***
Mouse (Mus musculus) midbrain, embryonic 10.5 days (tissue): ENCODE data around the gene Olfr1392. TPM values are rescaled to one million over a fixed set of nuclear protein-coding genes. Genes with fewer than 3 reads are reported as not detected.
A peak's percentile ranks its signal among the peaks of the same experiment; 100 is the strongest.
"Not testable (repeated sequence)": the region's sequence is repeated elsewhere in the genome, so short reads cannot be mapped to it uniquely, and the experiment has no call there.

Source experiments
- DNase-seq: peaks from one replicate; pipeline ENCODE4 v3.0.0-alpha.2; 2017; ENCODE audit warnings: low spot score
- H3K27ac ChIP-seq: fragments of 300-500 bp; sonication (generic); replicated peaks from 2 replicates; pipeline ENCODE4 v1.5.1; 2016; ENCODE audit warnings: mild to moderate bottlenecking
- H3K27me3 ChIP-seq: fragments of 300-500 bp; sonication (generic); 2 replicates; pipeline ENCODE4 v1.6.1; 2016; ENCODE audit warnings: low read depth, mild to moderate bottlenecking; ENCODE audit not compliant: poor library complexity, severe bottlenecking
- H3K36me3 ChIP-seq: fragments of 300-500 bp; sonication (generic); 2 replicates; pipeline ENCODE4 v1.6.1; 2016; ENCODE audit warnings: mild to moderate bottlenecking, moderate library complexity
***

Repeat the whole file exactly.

Mouse (Mus musculus) midbrain, embryonic 10.5 days (tissue): ENCODE data around the gene Olfr1392. TPM values are rescaled to one million over a fixed set of nuclear protein-coding genes. Genes with fewer than 3 reads are reported as not detected.
A peak's percentile ranks its signal among the peaks of the same experiment; 100 is the strongest.
"Not testable (repeated sequence)": the region's sequence is repeated elsewhere in the genome, so short reads cannot be mapped to it uniquely, and the experiment has no call there.

Source experiments
- DNase-seq: peaks from one replicate; pipeline ENCODE4 v3.0.0-alpha.2; 2017; ENCODE audit warnings: low spot score
- H3K27ac ChIP-seq: fragments of 300-500 bp; sonication (generic); replicated peaks from 2 replicates; pipeline ENCODE4 v1.5.1; 2016; ENCODE audit warnings: mild to moderate bottlenecking
- H3K27me3 ChIP-seq: fragments of 300-500 bp; sonication (generic); 2 replicates; pipeline ENCODE4 v1.6.1; 2016; ENCODE audit warnings: low read depth, mild to moderate bottlenecking; ENCODE audit not compliant: poor library complexity, severe bottlenecking
- H3K36me3 ChIP-seq: fragments of 300-500 bp; sonication (generic); 2 replicates; pipeline ENCODE4 v1.6.1; 2016; ENCODE audit warnings: mild to moderate bottlenecking, moderate library complexity